This evening back at the villa a strong breeze cleared the heat haze producing some excellent views of the rugged African coastline across the Mediterranean. Several Crossbills passed through, Booted Eagle over and endless Common Swift. A Golden Oriole, first heard calling below was finally located but didn't hang around.

Diary Update #6 - Birding Spain

Spent the rest of yesterday afternoon at the villa! With the temperatures soaring to 40C in the late afternoon it was far to uncomfortable to be out and about.

Kestrel - Not happy with a Booted Eagle which just arrived over his patch!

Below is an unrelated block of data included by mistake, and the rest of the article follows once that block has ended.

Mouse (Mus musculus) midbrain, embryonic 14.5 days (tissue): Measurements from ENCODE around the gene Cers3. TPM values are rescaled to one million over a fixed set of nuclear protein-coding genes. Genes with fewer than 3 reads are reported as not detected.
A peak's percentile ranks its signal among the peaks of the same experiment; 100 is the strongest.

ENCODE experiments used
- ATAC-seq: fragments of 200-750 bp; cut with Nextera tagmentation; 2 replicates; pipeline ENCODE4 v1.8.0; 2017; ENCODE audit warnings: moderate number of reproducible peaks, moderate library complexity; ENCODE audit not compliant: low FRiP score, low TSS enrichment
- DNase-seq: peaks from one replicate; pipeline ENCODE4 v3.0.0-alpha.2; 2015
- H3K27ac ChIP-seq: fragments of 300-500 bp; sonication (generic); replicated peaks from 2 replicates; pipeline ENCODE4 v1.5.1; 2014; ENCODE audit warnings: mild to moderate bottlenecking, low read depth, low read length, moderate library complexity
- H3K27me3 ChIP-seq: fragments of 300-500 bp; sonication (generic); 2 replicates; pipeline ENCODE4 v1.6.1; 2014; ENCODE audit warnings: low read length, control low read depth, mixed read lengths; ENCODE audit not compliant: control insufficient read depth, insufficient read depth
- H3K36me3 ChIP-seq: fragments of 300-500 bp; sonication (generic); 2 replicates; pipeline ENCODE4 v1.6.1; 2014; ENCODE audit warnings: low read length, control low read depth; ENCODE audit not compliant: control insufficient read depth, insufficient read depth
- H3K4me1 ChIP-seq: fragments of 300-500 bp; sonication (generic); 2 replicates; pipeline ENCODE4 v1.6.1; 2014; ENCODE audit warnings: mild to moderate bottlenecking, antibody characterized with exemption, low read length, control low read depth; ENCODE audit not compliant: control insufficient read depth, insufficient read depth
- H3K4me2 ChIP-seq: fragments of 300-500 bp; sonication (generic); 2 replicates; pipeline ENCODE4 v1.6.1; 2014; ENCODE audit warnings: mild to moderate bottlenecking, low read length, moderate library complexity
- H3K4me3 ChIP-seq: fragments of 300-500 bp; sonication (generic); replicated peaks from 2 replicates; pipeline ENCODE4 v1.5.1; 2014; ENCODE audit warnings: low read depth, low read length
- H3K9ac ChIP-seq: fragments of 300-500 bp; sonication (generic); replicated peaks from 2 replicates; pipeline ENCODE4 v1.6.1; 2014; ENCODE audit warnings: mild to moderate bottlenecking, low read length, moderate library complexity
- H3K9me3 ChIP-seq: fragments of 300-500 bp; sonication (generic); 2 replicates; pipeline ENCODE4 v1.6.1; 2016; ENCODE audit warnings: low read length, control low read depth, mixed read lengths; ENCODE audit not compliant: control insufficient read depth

So Dave and I just relaxed in the shade watching the many Common Swift overhead, plus a couple of Red-rumped Swallow, which drift around the place for most of the day, likely nesting nearby.

Booted Eagle over the villa..
Sky watching is always a treat here, with the mountains to the west and the Mediterranean just down below, we're never disappointed. First a Short-toed Eagle drifted over, followed not long after by a Booted Eagle. A local Kestrel perching up to keep an eye on what he was up too.

Booted Eagle on the lookout!
The Booty hung around for a while, possibly the same bird which we saw earlier in the day with a huge prey before dropping down out of view. Other birds of note: Sardinian Warbler, Common Crossbill, Serin and Blackcap. In the evening Scops Owl and Tawny Owl!